Brazilian version of the Body Image Avoidance Questionnaire (BIAQ; [3]; Brazilian version [34]): The 13-item version of Brazilian BIAQ, as described in Study 1, was used. The BIAQ had acceptable reliability for all factors with.75 for CS,.73 for RS, and.71 for AS. The previous Brazilian BIAQ model was also replicated in this sample with a good adjustment (2 = 292.56, p<.001; RMSEA = .072, GFI = .93, AGFI = .90, NFI = .97, CFI = .97, NNFI = .97, 2/df = 3.92).

Single–item measures: Two single-item measures, as follows, about body satisfaction and social anxiety were also included: “On a 1 to 10 scale, in which 1 = ‘not at all satisfied’ and 10 = ‘very satisfied’, how do you classify your current satisfaction with your body?” and “On a 1 to 10 scale, in which 1 = ‘very anxious’ and 10 = ‘not at all anxious’, how do you classify your feeling of anxiety when you need to present yourself to the public (e.g. for a speech)?”. Because of the unambiguous nature of the construct evaluated by these two questions, these single-item measures were considered acceptable [39]. We also chose this approach to promote the participants willingness to answer the questionnaires, especially at gyms and weight watching meetings since a smaller questionnaire could be answer without taking much of their time.

Demographics: Participants self-reported their demographics, namely age, weight, height, and dietary habits. To evaluate their physical exercise habits, participants completed the Kasaris Fit Index Scale [40] in which they self-reported their physical exercise practice in terms of frequency (1 = ‘<once a month’, 5 = ‘>6 times per week’), intensity (1 = ‘Light aerobic exercise’, 5 = ‘High intensity activities’), and duration (1 = ‘<10 minutes per session’, 5 = ‘>30 minutes per session’).

Results

Initial results and correlations.

The Kolmogorov-Smirnov test was use to evaluate data distribution. Because of the non-adherence to normal distribution of the data, specifically for the body checking and avoidance factor scores, non-parametric tests (Spearmann correlation and the Mann-Whitney U test), were used to analyse the data. Descriptive statistics (Median, and Range) of all participants for all variables included in this study and their correlations are reported in Table 3. Higher scores in the BIAQ factors (rs = .48–.38), physical exercise intensity (rs = .16), social anxiety (rs = .13), and lower body satisfaction (rs = −.32) were significantly correlated with higher OAC scores from the BCQ. We also found positive correlations of the BCQ SBP with the BIAQ factors (rs = .42–.31), social anxiety (rs = .13), frequency (rs = .11), and intensity (rs = .15) of exercise practice. The BCQ SBP was also negatively correlated with body satisfaction rank (rs = −.32). The BCQ IC had a positive association with only the BIAQ factors (rs = .42–.31) and a negative association with body satisfaction rank (rs = −.26) (Table 3).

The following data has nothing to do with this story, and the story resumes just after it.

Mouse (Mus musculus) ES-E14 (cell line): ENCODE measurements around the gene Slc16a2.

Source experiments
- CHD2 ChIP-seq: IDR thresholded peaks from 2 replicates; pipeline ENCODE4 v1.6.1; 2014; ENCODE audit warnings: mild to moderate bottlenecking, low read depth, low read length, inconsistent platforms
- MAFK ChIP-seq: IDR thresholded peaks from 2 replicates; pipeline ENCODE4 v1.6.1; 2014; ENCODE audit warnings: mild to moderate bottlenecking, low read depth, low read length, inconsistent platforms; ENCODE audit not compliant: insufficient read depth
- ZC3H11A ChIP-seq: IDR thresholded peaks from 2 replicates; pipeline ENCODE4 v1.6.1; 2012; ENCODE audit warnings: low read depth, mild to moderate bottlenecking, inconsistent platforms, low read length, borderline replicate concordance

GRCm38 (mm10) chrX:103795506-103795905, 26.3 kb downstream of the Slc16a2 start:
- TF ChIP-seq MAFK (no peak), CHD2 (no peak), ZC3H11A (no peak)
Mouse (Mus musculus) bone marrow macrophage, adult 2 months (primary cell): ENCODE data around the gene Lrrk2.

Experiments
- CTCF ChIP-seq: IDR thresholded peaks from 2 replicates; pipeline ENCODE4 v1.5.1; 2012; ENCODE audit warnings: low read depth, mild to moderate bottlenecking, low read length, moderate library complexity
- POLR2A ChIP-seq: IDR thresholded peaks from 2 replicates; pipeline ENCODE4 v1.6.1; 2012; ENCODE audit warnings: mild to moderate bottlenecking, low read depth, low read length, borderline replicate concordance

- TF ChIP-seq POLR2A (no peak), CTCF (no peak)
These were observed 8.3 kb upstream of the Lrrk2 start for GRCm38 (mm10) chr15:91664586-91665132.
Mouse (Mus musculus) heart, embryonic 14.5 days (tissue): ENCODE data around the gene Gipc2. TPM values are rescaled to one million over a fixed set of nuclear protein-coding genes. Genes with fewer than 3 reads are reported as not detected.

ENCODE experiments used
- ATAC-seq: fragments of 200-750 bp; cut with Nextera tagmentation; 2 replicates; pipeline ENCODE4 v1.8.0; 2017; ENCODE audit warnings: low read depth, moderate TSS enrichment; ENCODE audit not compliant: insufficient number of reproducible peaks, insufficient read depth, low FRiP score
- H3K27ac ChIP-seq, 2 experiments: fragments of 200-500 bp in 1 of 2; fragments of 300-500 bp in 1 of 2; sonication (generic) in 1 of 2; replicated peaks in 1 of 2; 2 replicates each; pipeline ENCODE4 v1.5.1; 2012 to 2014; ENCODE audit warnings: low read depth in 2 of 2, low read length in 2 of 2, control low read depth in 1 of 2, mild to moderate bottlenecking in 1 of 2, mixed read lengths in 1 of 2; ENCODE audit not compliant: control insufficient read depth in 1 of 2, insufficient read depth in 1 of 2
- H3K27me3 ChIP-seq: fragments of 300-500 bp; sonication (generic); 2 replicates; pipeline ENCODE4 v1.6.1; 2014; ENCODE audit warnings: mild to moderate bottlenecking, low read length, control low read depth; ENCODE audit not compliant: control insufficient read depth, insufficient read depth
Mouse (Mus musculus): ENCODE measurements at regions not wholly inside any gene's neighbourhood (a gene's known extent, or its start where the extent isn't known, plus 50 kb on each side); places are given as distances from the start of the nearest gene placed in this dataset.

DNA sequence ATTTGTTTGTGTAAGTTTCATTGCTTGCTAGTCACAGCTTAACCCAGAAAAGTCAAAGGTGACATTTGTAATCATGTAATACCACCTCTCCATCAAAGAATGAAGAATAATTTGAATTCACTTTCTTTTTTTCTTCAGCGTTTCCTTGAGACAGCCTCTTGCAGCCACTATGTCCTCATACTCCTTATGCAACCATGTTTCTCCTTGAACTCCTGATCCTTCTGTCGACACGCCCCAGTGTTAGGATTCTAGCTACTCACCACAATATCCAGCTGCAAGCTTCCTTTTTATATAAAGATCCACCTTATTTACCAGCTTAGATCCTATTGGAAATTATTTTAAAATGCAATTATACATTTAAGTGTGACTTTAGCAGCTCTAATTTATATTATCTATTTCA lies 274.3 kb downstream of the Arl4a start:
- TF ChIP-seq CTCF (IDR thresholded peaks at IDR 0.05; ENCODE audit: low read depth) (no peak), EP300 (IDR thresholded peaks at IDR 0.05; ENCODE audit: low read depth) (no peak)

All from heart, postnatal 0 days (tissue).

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Table 3. Descriptive statistics for participants and Spearman correlations among physical exercise habits and scales responses.

https://doi.org/10.1371/journal.pone.0074649.t003

Group differences: dieter vs. non-dieters.

Previous works consistently reported differences among female dieters and non-dieters [2], [7], [23]. Our results suggest that the same pattern exists among Brazilian women. Significant differences were found for total BCQ and BIAQ scores and in every factor of both questionnaires. The dieter group had higher OAC, SBP, and IC scores for the BCQ and higher RS and AS scores for the BIAQ (Table 4).

Group differences: physically active vs. sedentary.

Because physical activity is also an important method of changing body weight and shape, we investigated differences in body avoidance and checking behavior among those who were physically active and those who were sedentary. A significant difference was observed for idiosyncratic checking behaviour (U = 14108, p = .01, r = .12). The sedentary group (Mdn = 223,94) had higher IC scores than the physically active group (Mdn = 192,18) (Table 5).

Discussion